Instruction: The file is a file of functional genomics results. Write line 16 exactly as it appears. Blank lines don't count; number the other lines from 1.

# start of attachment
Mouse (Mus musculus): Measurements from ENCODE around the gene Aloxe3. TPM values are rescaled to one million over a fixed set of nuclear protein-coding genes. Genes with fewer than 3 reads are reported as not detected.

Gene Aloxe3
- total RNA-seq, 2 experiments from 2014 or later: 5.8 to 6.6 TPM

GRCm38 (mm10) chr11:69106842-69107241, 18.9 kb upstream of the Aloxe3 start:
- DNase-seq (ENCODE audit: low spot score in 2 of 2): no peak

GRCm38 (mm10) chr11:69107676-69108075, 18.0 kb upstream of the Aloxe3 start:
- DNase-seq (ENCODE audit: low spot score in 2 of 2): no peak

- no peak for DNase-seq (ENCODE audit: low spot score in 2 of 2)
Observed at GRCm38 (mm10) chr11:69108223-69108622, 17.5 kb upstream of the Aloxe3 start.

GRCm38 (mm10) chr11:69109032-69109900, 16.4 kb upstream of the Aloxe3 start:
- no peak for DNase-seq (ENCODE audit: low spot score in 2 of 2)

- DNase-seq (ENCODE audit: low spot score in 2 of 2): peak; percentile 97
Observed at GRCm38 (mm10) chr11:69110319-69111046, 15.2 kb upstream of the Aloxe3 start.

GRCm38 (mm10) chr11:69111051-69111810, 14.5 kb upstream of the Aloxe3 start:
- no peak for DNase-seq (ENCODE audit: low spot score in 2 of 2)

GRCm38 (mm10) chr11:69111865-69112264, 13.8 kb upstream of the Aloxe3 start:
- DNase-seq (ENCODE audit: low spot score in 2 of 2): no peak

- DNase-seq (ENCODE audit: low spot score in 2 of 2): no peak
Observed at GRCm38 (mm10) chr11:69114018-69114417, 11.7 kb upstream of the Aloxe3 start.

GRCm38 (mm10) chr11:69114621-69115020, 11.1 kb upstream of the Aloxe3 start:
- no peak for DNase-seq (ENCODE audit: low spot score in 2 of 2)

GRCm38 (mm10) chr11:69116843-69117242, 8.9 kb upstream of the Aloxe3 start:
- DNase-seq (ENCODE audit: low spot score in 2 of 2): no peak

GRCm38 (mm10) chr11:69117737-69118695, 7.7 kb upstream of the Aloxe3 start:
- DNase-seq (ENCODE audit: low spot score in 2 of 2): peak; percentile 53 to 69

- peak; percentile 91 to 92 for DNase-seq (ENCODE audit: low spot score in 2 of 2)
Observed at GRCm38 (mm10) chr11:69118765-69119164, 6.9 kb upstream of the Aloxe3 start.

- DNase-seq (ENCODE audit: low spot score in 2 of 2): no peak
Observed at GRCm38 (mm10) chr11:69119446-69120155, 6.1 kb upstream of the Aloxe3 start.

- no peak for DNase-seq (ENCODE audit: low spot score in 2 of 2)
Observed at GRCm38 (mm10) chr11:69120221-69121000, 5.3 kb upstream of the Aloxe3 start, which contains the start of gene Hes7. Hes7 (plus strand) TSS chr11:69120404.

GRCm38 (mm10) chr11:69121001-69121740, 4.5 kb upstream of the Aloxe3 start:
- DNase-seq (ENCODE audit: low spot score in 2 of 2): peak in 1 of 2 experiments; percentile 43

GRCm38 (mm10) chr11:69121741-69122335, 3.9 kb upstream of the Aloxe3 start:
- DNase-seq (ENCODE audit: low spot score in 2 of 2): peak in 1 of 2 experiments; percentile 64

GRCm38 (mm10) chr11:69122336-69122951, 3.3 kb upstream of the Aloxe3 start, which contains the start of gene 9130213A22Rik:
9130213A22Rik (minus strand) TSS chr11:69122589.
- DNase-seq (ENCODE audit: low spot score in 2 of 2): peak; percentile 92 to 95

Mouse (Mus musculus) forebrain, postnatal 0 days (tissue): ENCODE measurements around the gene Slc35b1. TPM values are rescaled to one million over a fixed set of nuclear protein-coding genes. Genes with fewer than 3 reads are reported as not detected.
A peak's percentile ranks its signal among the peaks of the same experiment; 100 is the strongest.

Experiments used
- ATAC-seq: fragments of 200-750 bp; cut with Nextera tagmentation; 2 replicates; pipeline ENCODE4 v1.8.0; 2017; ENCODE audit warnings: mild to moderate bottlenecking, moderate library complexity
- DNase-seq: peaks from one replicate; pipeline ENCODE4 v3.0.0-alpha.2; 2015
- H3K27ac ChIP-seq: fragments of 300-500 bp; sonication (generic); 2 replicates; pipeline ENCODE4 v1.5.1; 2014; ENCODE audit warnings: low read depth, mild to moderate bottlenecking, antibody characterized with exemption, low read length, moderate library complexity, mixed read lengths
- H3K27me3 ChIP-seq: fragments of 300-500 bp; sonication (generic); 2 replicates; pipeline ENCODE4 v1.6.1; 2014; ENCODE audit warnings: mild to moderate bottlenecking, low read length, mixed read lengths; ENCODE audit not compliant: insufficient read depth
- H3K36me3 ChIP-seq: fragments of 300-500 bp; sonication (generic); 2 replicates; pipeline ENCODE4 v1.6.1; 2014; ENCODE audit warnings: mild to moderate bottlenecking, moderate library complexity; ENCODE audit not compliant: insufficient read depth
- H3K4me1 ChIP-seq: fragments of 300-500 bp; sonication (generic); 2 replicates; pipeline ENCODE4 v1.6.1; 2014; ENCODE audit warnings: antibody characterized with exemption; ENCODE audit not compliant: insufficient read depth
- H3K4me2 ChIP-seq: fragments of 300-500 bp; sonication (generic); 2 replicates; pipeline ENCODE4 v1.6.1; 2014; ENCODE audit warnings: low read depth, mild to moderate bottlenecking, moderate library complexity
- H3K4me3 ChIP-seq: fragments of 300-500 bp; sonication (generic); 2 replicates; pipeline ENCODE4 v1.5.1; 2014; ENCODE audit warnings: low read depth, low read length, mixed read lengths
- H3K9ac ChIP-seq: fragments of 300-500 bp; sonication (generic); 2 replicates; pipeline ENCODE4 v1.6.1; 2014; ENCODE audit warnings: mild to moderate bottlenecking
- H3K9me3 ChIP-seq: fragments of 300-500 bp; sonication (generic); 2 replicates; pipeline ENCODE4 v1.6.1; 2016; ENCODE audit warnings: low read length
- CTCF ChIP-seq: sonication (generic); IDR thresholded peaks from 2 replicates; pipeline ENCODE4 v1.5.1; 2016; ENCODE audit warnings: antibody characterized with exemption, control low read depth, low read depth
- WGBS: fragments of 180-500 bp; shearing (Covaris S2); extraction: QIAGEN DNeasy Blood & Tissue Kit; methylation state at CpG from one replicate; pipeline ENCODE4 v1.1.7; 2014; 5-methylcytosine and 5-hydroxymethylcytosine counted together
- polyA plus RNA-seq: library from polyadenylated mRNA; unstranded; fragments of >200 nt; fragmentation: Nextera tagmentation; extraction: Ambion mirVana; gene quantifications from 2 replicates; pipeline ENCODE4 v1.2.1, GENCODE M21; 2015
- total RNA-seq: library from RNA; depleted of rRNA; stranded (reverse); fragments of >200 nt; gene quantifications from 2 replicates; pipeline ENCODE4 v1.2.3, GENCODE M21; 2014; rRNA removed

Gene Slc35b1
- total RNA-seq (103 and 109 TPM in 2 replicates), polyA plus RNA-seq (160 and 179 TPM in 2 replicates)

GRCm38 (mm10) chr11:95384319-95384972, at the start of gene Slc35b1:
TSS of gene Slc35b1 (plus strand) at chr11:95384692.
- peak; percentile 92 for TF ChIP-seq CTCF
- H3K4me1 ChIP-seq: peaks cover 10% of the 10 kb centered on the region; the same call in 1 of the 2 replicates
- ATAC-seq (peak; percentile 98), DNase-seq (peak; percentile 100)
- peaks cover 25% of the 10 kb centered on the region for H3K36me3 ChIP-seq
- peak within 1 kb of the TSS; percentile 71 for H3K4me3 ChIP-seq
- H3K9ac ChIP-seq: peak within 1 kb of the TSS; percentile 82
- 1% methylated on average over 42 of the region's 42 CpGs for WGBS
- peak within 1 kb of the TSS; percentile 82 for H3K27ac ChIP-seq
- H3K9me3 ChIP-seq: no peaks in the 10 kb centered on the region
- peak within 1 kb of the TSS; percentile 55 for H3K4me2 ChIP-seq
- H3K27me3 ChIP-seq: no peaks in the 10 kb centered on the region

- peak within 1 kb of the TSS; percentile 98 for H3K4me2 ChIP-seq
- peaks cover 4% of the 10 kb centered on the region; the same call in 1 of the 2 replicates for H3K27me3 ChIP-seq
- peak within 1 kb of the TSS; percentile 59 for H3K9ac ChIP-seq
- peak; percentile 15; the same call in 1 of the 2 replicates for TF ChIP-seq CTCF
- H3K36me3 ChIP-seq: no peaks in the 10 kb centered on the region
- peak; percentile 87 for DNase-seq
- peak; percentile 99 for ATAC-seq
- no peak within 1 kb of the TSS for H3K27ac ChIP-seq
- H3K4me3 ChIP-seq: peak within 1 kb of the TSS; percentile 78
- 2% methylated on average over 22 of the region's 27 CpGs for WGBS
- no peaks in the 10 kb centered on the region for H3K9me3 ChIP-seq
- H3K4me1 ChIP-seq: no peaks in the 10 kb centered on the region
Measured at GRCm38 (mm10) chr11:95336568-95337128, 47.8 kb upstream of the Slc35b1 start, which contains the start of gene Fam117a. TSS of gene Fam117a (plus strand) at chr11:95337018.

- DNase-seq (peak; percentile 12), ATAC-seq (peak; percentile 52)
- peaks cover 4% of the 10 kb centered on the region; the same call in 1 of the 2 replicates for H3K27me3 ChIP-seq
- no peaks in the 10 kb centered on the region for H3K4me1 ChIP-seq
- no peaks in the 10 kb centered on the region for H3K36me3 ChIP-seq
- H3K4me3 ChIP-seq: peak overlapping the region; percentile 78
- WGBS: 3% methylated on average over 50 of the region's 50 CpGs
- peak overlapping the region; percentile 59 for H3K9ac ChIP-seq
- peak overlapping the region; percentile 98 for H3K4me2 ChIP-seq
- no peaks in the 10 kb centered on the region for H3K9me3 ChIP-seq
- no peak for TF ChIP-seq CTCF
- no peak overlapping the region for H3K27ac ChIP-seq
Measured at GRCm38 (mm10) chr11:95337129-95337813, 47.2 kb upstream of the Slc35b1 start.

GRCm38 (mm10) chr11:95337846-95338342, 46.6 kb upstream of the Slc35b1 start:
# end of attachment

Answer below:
GRCm38 (mm10) chr11:69111865-69112264, 13.8 kb upstream of the Aloxe3 start: